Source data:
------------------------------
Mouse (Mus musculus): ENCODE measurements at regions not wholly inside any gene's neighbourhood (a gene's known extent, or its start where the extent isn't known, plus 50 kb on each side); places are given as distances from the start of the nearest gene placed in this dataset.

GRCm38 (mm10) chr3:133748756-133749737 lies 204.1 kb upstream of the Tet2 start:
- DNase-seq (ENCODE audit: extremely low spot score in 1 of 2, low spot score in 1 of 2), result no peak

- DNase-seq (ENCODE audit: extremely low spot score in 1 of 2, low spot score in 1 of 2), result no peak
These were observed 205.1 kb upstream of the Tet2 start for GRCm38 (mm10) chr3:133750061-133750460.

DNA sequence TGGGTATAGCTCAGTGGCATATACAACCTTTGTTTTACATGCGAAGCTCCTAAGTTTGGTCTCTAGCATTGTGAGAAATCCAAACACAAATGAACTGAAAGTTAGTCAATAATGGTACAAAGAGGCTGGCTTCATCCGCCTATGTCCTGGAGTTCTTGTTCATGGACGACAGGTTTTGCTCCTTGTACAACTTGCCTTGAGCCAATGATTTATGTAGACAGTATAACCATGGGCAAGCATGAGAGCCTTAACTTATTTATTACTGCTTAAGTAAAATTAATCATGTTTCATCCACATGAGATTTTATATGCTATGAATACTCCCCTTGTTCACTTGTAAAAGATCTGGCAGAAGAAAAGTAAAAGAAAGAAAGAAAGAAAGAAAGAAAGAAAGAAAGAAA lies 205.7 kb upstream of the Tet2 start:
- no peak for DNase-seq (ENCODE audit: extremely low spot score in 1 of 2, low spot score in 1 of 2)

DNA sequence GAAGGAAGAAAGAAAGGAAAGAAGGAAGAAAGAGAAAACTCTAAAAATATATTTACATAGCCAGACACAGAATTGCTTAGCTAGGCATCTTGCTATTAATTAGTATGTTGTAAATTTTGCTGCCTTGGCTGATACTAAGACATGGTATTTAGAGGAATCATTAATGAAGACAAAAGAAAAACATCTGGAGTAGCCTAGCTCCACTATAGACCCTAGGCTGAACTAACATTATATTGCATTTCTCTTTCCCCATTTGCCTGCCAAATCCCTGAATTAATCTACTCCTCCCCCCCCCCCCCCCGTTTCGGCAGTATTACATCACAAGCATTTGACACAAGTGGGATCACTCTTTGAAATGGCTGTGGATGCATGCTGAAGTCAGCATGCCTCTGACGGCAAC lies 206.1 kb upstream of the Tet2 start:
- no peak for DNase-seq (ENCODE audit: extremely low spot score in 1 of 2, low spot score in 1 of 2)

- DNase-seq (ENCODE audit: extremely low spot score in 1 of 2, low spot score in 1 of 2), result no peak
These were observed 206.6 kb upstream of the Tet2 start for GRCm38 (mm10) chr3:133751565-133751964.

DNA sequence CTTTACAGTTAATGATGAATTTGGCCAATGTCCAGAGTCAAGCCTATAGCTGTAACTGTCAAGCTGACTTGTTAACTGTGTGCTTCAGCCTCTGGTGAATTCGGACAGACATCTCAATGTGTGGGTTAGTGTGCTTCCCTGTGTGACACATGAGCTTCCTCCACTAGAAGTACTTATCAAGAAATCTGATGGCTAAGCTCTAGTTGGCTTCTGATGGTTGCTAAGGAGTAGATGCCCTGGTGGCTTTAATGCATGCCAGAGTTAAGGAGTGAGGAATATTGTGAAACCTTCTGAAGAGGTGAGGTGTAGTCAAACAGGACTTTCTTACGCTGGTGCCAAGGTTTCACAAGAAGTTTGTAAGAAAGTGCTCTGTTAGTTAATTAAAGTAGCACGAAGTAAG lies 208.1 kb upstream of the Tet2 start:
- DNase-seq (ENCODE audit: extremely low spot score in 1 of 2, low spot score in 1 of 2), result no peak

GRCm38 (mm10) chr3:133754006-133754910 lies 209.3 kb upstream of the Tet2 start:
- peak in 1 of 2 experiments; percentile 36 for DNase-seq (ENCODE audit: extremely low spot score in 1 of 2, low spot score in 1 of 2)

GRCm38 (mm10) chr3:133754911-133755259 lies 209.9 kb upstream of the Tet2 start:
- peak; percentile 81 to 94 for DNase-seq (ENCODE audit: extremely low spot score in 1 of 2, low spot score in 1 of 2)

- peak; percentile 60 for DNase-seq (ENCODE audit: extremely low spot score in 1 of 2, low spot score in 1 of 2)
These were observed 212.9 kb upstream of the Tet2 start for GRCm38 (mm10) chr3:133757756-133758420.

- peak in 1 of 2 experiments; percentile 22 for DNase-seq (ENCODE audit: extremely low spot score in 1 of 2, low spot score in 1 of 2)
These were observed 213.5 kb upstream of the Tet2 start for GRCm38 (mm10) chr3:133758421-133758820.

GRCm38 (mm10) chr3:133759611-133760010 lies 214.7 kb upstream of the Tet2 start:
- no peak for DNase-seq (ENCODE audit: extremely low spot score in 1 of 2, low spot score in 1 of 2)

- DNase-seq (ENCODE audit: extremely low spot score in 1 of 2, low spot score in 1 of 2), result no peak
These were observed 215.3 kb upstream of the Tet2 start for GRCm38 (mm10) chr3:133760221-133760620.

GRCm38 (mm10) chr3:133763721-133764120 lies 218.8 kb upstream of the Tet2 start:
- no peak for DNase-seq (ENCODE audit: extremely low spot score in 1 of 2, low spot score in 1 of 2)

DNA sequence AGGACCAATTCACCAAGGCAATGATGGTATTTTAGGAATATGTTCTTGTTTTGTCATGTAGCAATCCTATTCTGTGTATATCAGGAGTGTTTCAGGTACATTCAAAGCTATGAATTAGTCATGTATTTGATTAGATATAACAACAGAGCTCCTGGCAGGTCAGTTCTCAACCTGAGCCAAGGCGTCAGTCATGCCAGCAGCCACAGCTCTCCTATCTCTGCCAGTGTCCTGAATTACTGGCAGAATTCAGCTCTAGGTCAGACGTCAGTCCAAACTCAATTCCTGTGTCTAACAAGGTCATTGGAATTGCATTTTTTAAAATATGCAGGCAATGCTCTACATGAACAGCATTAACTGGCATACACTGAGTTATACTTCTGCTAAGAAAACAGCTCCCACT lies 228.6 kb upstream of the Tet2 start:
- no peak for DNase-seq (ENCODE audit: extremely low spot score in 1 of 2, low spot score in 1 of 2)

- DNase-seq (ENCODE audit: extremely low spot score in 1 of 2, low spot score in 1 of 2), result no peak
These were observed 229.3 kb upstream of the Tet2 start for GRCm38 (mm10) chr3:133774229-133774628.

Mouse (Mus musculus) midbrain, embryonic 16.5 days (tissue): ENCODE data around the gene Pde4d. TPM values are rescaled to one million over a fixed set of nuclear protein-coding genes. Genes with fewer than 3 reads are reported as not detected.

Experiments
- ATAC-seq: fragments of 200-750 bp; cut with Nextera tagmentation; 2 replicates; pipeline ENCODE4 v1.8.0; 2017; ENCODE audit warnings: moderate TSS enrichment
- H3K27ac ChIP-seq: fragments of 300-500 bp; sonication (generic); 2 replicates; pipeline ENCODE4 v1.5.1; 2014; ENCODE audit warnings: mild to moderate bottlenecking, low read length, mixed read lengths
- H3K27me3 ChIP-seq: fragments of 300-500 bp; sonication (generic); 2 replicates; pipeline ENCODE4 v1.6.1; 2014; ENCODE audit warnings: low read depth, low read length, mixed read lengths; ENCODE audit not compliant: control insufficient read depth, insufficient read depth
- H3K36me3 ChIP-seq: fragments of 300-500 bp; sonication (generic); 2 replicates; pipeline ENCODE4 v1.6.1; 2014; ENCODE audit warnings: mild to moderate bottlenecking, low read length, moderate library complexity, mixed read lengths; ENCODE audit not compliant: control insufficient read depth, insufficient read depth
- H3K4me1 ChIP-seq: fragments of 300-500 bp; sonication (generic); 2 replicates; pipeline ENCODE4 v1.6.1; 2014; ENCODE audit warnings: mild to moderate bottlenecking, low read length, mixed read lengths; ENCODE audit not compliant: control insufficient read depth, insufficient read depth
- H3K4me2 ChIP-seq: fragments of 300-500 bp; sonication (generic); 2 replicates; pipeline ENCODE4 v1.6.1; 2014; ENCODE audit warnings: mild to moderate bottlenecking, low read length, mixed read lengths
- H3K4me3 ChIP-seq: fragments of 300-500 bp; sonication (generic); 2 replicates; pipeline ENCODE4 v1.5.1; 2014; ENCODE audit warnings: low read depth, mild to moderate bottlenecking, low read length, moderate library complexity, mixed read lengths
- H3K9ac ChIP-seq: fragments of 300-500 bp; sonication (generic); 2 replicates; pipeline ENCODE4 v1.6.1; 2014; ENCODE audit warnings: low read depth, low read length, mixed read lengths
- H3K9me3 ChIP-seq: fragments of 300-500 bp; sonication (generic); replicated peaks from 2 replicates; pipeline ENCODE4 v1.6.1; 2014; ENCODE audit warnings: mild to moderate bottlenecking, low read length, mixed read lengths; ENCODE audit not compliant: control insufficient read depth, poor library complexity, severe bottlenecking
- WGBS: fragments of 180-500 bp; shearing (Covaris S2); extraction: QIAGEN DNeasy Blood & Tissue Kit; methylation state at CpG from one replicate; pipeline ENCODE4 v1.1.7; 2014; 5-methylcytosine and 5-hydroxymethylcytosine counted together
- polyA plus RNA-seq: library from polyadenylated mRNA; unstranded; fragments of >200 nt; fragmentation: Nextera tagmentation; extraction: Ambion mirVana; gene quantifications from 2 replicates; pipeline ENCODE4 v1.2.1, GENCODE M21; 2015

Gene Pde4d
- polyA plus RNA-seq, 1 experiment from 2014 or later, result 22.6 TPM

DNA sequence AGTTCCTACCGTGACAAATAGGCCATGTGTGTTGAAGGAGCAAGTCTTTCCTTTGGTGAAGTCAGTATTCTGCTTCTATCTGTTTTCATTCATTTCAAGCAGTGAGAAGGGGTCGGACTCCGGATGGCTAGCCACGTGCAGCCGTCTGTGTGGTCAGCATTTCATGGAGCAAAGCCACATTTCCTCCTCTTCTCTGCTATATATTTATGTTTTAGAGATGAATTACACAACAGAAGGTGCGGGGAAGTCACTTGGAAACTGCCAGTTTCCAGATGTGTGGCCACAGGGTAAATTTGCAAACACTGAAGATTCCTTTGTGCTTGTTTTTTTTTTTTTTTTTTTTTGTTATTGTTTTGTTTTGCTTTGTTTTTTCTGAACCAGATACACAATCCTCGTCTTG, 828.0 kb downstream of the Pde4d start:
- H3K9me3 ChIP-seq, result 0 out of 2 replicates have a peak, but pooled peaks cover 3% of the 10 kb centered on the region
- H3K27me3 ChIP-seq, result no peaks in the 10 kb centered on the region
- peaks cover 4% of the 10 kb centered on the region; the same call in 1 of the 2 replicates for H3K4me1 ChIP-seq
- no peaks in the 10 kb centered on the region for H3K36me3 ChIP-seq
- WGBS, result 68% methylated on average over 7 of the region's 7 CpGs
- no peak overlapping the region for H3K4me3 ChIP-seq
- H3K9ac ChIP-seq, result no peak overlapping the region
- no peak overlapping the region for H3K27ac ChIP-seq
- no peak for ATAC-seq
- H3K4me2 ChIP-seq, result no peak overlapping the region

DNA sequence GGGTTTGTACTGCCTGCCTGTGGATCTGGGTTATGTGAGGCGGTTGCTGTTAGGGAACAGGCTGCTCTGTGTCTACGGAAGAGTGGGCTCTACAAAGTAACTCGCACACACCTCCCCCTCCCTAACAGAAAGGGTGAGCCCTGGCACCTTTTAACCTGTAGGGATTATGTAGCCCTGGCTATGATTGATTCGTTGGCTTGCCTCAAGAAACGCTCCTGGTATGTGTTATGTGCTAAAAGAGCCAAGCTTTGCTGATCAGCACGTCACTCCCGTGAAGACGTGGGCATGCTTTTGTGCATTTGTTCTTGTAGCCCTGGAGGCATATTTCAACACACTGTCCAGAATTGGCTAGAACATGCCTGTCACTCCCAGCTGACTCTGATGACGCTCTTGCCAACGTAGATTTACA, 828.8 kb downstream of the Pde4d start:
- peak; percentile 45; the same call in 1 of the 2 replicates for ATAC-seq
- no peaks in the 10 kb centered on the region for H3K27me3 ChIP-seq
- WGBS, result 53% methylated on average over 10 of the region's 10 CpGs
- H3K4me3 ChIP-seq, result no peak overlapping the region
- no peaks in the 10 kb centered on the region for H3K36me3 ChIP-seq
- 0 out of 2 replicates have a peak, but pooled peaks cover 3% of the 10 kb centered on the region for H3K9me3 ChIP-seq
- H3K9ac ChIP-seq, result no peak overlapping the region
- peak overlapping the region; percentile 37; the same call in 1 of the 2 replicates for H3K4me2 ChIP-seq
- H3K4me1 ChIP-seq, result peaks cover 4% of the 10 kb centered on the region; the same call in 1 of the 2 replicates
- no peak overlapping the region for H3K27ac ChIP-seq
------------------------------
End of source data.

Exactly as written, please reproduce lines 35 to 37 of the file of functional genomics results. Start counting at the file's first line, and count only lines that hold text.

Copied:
- H3K27ac ChIP-seq: fragments of 300-500 bp; sonication (generic); 2 replicates; pipeline ENCODE4 v1.5.1; 2014; ENCODE audit warnings: mild to moderate bottlenecking, low read length, mixed read lengths
- H3K27me3 ChIP-seq: fragments of 300-500 bp; sonication (generic); 2 replicates; pipeline ENCODE4 v1.6.1; 2014; ENCODE audit warnings: low read depth, low read length, mixed read lengths; ENCODE audit not compliant: control insufficient read depth, insufficient read depth
- H3K36me3 ChIP-seq: fragments of 300-500 bp; sonication (generic); 2 replicates; pipeline ENCODE4 v1.6.1; 2014; ENCODE audit warnings: mild to moderate bottlenecking, low read length, moderate library complexity, mixed read lengths; ENCODE audit not compliant: control insufficient read depth, insufficient read depth